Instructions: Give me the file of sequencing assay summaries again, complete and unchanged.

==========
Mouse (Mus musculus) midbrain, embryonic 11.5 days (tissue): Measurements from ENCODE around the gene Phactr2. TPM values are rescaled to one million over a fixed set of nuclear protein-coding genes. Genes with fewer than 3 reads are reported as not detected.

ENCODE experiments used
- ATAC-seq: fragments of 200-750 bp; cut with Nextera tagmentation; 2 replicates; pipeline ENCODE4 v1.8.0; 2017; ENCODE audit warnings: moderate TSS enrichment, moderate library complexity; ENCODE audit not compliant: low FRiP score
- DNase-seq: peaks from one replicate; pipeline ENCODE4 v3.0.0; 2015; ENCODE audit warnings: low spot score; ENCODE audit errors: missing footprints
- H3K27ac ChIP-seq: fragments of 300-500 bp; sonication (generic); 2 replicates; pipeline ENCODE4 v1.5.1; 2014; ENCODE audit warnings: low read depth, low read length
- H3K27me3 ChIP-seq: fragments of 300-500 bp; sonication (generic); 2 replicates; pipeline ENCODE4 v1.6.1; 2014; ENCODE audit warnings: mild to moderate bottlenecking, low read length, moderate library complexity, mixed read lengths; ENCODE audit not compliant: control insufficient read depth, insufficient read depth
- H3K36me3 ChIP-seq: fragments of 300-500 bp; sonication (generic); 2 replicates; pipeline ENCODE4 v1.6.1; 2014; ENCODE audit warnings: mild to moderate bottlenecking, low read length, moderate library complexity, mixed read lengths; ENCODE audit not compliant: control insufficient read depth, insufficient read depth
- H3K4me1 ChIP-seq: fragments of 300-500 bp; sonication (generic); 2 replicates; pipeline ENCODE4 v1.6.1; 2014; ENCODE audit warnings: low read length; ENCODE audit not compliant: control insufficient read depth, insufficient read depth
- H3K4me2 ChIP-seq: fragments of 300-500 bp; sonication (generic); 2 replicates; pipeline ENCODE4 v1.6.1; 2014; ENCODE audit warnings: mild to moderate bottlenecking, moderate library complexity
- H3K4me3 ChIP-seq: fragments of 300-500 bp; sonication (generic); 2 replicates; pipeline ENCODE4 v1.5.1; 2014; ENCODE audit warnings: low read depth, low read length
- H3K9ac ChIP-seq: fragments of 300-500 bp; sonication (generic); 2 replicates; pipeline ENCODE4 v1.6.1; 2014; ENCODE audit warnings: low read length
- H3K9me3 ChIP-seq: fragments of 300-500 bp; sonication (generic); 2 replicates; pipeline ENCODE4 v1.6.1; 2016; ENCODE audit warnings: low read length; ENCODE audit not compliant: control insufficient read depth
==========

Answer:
Mouse (Mus musculus) midbrain, embryonic 11.5 days (tissue): Measurements from ENCODE around the gene Phactr2. TPM values are rescaled to one million over a fixed set of nuclear protein-coding genes. Genes with fewer than 3 reads are reported as not detected.

ENCODE experiments used
- ATAC-seq: fragments of 200-750 bp; cut with Nextera tagmentation; 2 replicates; pipeline ENCODE4 v1.8.0; 2017; ENCODE audit warnings: moderate TSS enrichment, moderate library complexity; ENCODE audit not compliant: low FRiP score
- DNase-seq: peaks from one replicate; pipeline ENCODE4 v3.0.0; 2015; ENCODE audit warnings: low spot score; ENCODE audit errors: missing footprints
- H3K27ac ChIP-seq: fragments of 300-500 bp; sonication (generic); 2 replicates; pipeline ENCODE4 v1.5.1; 2014; ENCODE audit warnings: low read depth, low read length
- H3K27me3 ChIP-seq: fragments of 300-500 bp; sonication (generic); 2 replicates; pipeline ENCODE4 v1.6.1; 2014; ENCODE audit warnings: mild to moderate bottlenecking, low read length, moderate library complexity, mixed read lengths; ENCODE audit not compliant: control insufficient read depth, insufficient read depth
- H3K36me3 ChIP-seq: fragments of 300-500 bp; sonication (generic); 2 replicates; pipeline ENCODE4 v1.6.1; 2014; ENCODE audit warnings: mild to moderate bottlenecking, low read length, moderate library complexity, mixed read lengths; ENCODE audit not compliant: control insufficient read depth, insufficient read depth
- H3K4me1 ChIP-seq: fragments of 300-500 bp; sonication (generic); 2 replicates; pipeline ENCODE4 v1.6.1; 2014; ENCODE audit warnings: low read length; ENCODE audit not compliant: control insufficient read depth, insufficient read depth
- H3K4me2 ChIP-seq: fragments of 300-500 bp; sonication (generic); 2 replicates; pipeline ENCODE4 v1.6.1; 2014; ENCODE audit warnings: mild to moderate bottlenecking, moderate library complexity
- H3K4me3 ChIP-seq: fragments of 300-500 bp; sonication (generic); 2 replicates; pipeline ENCODE4 v1.5.1; 2014; ENCODE audit warnings: low read depth, low read length
- H3K9ac ChIP-seq: fragments of 300-500 bp; sonication (generic); 2 replicates; pipeline ENCODE4 v1.6.1; 2014; ENCODE audit warnings: low read length
- H3K9me3 ChIP-seq: fragments of 300-500 bp; sonication (generic); 2 replicates; pipeline ENCODE4 v1.6.1; 2016; ENCODE audit warnings: low read length; ENCODE audit not compliant: control insufficient read depth